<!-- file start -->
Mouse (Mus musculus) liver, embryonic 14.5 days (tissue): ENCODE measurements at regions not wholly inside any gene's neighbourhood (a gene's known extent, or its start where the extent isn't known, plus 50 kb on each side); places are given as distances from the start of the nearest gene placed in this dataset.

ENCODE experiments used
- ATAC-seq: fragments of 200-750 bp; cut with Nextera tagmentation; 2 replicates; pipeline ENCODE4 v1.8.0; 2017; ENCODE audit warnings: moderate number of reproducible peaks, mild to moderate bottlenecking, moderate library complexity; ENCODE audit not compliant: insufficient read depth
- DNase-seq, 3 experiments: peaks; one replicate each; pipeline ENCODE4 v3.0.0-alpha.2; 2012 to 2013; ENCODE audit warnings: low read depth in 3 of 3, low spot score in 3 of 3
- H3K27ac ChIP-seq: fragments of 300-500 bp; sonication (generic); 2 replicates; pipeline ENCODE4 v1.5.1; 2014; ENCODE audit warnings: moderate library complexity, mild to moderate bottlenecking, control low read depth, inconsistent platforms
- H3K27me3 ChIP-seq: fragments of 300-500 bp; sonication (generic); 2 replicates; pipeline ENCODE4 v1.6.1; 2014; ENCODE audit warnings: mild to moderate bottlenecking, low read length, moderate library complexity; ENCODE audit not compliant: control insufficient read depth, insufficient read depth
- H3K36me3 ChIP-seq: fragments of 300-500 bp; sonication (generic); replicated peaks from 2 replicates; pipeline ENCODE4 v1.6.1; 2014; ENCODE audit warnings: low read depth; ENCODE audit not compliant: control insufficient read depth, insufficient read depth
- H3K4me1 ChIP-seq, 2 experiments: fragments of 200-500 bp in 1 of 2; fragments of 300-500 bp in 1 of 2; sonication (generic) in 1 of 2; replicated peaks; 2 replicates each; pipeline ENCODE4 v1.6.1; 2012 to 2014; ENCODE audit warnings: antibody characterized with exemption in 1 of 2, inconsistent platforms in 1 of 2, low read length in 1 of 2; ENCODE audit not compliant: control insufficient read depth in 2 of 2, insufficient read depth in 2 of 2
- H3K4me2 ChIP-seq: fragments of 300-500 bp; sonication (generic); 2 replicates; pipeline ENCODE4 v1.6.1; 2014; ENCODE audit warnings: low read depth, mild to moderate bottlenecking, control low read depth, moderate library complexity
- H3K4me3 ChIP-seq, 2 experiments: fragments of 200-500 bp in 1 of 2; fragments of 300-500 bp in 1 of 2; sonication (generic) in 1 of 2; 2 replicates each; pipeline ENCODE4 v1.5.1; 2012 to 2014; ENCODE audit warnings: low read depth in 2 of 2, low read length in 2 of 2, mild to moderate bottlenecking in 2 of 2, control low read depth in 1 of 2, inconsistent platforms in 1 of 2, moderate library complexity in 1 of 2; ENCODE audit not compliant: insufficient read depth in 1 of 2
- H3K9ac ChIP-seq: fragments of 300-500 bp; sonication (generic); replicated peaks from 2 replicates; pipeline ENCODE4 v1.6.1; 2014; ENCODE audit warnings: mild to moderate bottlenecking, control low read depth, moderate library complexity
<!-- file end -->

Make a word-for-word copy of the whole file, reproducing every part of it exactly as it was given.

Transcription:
Mouse (Mus musculus) liver, embryonic 14.5 days (tissue): ENCODE measurements at regions not wholly inside any gene's neighbourhood (a gene's known extent, or its start where the extent isn't known, plus 50 kb on each side); places are given as distances from the start of the nearest gene placed in this dataset.

ENCODE experiments used
- ATAC-seq: fragments of 200-750 bp; cut with Nextera tagmentation; 2 replicates; pipeline ENCODE4 v1.8.0; 2017; ENCODE audit warnings: moderate number of reproducible peaks, mild to moderate bottlenecking, moderate library complexity; ENCODE audit not compliant: insufficient read depth
- DNase-seq, 3 experiments: peaks; one replicate each; pipeline ENCODE4 v3.0.0-alpha.2; 2012 to 2013; ENCODE audit warnings: low read depth in 3 of 3, low spot score in 3 of 3
- H3K27ac ChIP-seq: fragments of 300-500 bp; sonication (generic); 2 replicates; pipeline ENCODE4 v1.5.1; 2014; ENCODE audit warnings: moderate library complexity, mild to moderate bottlenecking, control low read depth, inconsistent platforms
- H3K27me3 ChIP-seq: fragments of 300-500 bp; sonication (generic); 2 replicates; pipeline ENCODE4 v1.6.1; 2014; ENCODE audit warnings: mild to moderate bottlenecking, low read length, moderate library complexity; ENCODE audit not compliant: control insufficient read depth, insufficient read depth
- H3K36me3 ChIP-seq: fragments of 300-500 bp; sonication (generic); replicated peaks from 2 replicates; pipeline ENCODE4 v1.6.1; 2014; ENCODE audit warnings: low read depth; ENCODE audit not compliant: control insufficient read depth, insufficient read depth
- H3K4me1 ChIP-seq, 2 experiments: fragments of 200-500 bp in 1 of 2; fragments of 300-500 bp in 1 of 2; sonication (generic) in 1 of 2; replicated peaks; 2 replicates each; pipeline ENCODE4 v1.6.1; 2012 to 2014; ENCODE audit warnings: antibody characterized with exemption in 1 of 2, inconsistent platforms in 1 of 2, low read length in 1 of 2; ENCODE audit not compliant: control insufficient read depth in 2 of 2, insufficient read depth in 2 of 2
- H3K4me2 ChIP-seq: fragments of 300-500 bp; sonication (generic); 2 replicates; pipeline ENCODE4 v1.6.1; 2014; ENCODE audit warnings: low read depth, mild to moderate bottlenecking, control low read depth, moderate library complexity
- H3K4me3 ChIP-seq, 2 experiments: fragments of 200-500 bp in 1 of 2; fragments of 300-500 bp in 1 of 2; sonication (generic) in 1 of 2; 2 replicates each; pipeline ENCODE4 v1.5.1; 2012 to 2014; ENCODE audit warnings: low read depth in 2 of 2, low read length in 2 of 2, mild to moderate bottlenecking in 2 of 2, control low read depth in 1 of 2, inconsistent platforms in 1 of 2, moderate library complexity in 1 of 2; ENCODE audit not compliant: insufficient read depth in 1 of 2
- H3K9ac ChIP-seq: fragments of 300-500 bp; sonication (generic); replicated peaks from 2 replicates; pipeline ENCODE4 v1.6.1; 2014; ENCODE audit warnings: mild to moderate bottlenecking, control low read depth, moderate library complexity